SACon was a melting-pot of interesting ideas, framed around the discussion of software architecture as a profession. O’Reilly’s conferences are always polished, well, run and all that good stuff (disclaimer: as might be obvious, O’Reilly is my publisher), but the attendees and speakers are what makes any conference shine. This conference definitely shone.
All the sessions that I attended were excellent, but the highlights of the conference for me were definitely the following talks:
The ‘hallway track’ was also exceptional, and we had some fantastic conversations with attendees on topics ranging from the rise of the Rust programming language to the use of ECS in non-video games to the merits of the Swift programming language to designing video game engines, and beyond.
Tim and I really enjoyed our book signing, and found ourselves face-to-face with one of the biggest queues we’ve ever had for a book signing, and had some excellent conversations with developers, architects, and team leads who were excited to learn Swift from our book, or share it with their teams back home.
Our ECS talk went well! We had a packed room (which was also one of the most palatial conference halls we’ve ever spoken in!) and got 5-star reviews with great feedback.
“If you want to build any kind of game for mobile platforms, you’ve got to take a look at Unity. This book is an excellent, thorough, and seriously fun guide to putting together gameplay in one of the best game engines out there for indie developers.”
“The best way to learn how to use a game engine is by getting your hands dirty and building your own projects. In this book, Paris and Jon guide you through the creation of two radically different games, giving you invaluable hands-on experience with a wide range of Unity’s features.”
– Alec Holowka, Lead Developer of “Night in the Woods” and “Aquaria” at
“This book changed my life. I now feel inner peace, and I’m pretty sure I can see through time.”
– Liam Esler, Game Developers’ Association of Australia
Unlike most of our other talks, we did something a little ridiculous with this one – we built an entire presentation system, from scratch, into Night in the Woods. We’re actually pretty proud of this, and so we put together a video showing how it was done. Check it out!
Over the last weekend I took place in GovHack 2016 at the Hobart site. This was the 4th time that I’ve participated in GovHack, and – as usual – it was an excellent event! I formed (what is now becoming the usual) team with Jon, Tim, Josh, Rex, Seb, Matthew, and Arabella, and we built a game out of the data-sets.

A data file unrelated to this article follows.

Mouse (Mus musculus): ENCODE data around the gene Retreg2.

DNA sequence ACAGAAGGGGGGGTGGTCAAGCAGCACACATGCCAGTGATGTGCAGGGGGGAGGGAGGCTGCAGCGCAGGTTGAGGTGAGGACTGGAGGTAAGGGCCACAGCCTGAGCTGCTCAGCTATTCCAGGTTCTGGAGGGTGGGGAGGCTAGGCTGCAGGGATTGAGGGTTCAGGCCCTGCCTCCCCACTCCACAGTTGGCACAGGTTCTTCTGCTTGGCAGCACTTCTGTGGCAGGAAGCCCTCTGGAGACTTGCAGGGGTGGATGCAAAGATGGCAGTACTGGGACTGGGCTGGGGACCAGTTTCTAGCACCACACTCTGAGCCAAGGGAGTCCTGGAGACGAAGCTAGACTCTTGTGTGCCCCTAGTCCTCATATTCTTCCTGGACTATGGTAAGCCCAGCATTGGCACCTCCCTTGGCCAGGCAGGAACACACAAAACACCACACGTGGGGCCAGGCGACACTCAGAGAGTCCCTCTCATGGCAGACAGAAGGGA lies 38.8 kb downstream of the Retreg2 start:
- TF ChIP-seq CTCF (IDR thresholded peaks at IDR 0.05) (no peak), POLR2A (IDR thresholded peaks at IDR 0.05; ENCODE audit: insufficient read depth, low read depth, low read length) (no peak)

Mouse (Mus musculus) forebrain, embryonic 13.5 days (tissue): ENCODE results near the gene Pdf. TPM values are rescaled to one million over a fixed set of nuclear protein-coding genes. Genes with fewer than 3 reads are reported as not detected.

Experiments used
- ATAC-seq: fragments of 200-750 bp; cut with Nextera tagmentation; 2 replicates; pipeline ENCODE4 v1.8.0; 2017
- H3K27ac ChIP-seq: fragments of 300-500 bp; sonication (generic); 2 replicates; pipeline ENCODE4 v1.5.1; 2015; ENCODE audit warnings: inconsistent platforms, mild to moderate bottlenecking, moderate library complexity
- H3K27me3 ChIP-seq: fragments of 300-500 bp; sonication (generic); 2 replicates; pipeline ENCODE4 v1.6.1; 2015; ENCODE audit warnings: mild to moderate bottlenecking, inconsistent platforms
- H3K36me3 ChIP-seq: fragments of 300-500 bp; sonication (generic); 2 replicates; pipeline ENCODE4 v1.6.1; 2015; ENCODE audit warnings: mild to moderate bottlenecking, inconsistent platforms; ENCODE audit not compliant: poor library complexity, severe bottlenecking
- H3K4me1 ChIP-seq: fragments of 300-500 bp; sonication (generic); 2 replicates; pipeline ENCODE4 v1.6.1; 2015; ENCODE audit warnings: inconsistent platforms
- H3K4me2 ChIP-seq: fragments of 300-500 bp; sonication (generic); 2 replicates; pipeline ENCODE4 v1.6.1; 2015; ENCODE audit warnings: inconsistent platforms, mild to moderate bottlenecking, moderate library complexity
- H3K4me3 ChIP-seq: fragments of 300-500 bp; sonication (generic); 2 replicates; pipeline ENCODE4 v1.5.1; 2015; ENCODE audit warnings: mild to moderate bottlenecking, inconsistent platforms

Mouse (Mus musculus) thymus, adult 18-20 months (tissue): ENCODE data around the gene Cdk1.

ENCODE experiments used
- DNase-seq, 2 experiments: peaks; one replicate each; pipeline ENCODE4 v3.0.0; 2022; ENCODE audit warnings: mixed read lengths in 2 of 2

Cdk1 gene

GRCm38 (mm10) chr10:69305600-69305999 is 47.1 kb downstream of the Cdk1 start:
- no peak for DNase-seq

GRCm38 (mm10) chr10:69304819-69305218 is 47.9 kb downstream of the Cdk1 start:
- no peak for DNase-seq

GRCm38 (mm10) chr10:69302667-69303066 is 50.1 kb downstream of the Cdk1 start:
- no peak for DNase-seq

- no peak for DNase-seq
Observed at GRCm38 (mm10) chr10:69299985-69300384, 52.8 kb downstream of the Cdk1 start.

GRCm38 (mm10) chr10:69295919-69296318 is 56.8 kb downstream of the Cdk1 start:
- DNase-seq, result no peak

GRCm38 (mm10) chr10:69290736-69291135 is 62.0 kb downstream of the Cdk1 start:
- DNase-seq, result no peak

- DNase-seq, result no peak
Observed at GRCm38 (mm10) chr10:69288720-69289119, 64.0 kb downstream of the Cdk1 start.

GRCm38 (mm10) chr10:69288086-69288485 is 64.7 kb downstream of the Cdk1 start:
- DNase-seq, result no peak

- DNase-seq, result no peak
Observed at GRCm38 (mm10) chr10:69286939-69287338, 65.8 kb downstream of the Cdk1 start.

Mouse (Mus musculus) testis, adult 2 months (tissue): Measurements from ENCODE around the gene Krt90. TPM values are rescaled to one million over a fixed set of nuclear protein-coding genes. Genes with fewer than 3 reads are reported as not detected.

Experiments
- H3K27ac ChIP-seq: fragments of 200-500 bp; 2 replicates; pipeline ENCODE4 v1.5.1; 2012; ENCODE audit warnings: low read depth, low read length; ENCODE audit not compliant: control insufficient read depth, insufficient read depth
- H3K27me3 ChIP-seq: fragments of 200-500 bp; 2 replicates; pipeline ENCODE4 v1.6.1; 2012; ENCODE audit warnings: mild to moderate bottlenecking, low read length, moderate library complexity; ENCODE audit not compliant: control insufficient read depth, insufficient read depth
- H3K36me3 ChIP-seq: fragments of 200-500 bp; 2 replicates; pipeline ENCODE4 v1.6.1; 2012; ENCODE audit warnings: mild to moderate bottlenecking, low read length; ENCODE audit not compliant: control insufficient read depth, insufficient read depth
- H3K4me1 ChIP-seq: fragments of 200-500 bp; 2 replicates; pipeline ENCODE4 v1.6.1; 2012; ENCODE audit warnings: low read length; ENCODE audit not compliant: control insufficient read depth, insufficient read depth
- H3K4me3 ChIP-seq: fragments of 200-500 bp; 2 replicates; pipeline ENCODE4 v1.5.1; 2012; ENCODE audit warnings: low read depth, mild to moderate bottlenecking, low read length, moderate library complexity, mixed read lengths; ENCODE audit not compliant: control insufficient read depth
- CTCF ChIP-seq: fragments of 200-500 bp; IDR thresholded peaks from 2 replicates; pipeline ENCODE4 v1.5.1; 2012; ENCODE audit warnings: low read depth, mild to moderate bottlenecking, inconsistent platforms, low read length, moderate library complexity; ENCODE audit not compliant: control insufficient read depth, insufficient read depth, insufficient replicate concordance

The game we built involves players taking control of news readers on flying news desks, grabbing images and matching them to headlines. It’s called Beat the Press and you can learn more about it on the project website, and through the video we made:
Thanks to my awesome team members for working so hard on art, music, data-wrangling, copy editing, video production, programming, design, and game design over the weekend! Thanks also to Craig Clark for hosting a fabulous event, as well as the other volunteers in Hobart, and everywhere else!
At the beginning of May, Jon and I visited Atlanta, Georgia, for IA Summit 2016. This is the second time we’ve attended at the IA Summit: last time was in 2012, in New Orleans. This year, we presented the latest iteration of our game design talk, “How Do I Game Design?”.
As promised during our talk, here’s links to a couple of the things we talked about:
I really enjoyed our second visit to the IA Summit, and definitely hope to come back next year! A particular highlight of the conference was the games night, which is quite unique to the IA Summit –– I love it! Highlights from the talks include:
Léonie Watson’s keynote about accessibility and inclusion, which featured a slide deck composed of movie quotes.
Lisa Welshman’s keynote on how design can impact real human beings.
Jesse James Garrett’s 7-in-1 closing keynote on… well, everything the IA industry needs to know?
Dan Ramadan’s talk on “Taxonomies, Tags, and Trajectories at the BBC”
Jorge Arango’s talk on “Placemaking Lessons from the Magic Kingdom”
Stephen Anderson’s talk on “How To Design A Concept Model”
… but everything I attended was amazing. There’s lots of great photos of the event, not taken by me, online here. Thanks to the organisers, volunteers, speakers, and attendees for putting on an amazing event!
IA Summit 2016 was one of the most diverse-feeling, inclusive conferences I’ve ever been to, and the community –– while, as game designers, we only really sit on the intersection of it and many other communities –– is incredibly welcoming and friendly.
Atlanta was also an amazingly friendly city, with a lot of interesting attracting (oh my, go and visit the Georgia Aquarium!) I’m looking forward to getting an opportunity to revisit it in the future! I’m also really looking forward to venturing to Vancouver, for IA Summit 2017.